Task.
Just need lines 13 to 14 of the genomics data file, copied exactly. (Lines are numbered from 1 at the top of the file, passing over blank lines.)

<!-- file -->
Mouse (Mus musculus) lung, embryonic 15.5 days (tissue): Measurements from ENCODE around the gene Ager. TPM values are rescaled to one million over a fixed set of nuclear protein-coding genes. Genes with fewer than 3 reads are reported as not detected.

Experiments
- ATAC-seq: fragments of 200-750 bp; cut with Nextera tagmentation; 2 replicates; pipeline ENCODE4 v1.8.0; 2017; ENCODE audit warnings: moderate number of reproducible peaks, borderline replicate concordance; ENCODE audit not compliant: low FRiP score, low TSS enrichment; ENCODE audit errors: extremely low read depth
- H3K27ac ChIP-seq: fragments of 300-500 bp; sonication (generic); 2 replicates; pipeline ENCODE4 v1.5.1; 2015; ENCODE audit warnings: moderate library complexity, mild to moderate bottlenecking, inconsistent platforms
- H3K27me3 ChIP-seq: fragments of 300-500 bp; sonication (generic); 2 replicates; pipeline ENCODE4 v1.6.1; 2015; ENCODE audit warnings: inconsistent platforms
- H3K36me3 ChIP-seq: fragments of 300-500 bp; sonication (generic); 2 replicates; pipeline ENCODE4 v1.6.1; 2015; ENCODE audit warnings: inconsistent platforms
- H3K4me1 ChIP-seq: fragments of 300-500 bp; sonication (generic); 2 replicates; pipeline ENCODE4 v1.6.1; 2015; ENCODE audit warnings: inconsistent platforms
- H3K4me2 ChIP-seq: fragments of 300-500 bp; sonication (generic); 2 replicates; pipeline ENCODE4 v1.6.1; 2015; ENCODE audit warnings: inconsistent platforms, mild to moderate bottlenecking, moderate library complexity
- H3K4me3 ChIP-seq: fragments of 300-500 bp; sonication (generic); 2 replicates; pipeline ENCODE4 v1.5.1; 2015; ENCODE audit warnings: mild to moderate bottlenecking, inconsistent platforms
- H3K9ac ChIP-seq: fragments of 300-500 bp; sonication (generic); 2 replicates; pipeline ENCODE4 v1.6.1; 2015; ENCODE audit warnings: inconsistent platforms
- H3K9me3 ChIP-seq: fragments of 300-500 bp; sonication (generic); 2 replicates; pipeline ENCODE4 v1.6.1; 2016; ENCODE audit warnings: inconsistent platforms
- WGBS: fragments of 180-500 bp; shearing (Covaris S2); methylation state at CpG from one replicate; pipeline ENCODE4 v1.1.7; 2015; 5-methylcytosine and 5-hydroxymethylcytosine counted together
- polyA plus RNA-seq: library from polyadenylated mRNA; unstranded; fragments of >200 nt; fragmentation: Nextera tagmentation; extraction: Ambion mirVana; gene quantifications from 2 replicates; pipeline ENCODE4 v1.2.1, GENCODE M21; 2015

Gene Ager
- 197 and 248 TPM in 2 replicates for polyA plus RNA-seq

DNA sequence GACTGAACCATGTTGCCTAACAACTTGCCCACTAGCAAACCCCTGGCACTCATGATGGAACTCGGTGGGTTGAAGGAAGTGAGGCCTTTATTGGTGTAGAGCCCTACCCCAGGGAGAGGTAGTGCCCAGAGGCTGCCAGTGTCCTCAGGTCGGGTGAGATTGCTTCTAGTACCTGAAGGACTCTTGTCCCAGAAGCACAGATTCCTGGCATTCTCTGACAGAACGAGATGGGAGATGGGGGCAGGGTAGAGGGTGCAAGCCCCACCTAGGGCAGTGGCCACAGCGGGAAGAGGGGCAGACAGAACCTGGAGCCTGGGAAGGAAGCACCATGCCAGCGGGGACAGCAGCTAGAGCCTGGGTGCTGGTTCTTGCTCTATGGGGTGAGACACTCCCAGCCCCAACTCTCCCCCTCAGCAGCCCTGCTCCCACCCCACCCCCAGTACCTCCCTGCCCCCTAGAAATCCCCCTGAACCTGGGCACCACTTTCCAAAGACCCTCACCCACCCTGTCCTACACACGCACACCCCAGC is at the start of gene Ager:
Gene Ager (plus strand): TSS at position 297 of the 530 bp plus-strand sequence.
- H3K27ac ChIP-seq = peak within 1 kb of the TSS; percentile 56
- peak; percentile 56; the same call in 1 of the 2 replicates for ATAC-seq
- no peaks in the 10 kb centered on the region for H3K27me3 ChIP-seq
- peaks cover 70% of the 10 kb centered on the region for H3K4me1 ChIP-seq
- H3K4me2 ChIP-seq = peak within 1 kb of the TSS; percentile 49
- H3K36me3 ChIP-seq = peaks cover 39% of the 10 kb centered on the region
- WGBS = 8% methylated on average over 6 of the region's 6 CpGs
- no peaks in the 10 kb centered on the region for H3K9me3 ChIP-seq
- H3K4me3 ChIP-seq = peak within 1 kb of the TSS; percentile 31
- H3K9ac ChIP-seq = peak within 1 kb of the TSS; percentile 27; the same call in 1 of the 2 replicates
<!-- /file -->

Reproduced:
- polyA plus RNA-seq: library from polyadenylated mRNA; unstranded; fragments of >200 nt; fragmentation: Nextera tagmentation; extraction: Ambion mirVana; gene quantifications from 2 replicates; pipeline ENCODE4 v1.2.1, GENCODE M21; 2015

Gene Ager